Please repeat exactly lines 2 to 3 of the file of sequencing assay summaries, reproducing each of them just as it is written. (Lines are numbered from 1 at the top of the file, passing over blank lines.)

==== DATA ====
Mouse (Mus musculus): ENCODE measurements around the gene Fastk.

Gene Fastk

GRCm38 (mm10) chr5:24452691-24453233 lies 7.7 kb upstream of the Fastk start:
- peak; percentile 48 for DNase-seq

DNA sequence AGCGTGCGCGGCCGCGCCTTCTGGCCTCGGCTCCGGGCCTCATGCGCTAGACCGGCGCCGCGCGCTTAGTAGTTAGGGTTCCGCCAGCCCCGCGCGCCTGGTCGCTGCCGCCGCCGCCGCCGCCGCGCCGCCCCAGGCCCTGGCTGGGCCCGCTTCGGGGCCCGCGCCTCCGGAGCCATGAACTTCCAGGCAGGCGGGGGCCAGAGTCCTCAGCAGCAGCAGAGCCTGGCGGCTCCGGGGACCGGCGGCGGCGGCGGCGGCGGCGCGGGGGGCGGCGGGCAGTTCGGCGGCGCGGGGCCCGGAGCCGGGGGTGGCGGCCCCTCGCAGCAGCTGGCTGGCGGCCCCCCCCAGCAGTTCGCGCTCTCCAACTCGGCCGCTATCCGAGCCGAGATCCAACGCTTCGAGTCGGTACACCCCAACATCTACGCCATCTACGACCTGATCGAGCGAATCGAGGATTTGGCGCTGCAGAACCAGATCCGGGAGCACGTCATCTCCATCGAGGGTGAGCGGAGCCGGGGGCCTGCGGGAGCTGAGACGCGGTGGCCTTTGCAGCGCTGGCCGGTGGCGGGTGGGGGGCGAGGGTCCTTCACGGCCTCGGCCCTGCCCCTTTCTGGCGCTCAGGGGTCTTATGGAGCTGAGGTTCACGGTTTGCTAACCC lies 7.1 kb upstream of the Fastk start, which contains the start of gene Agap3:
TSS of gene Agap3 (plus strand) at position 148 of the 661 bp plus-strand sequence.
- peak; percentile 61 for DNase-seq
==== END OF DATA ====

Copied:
Gene Fastk

GRCm38 (mm10) chr5:24452691-24453233 lies 7.7 kb upstream of the Fastk start: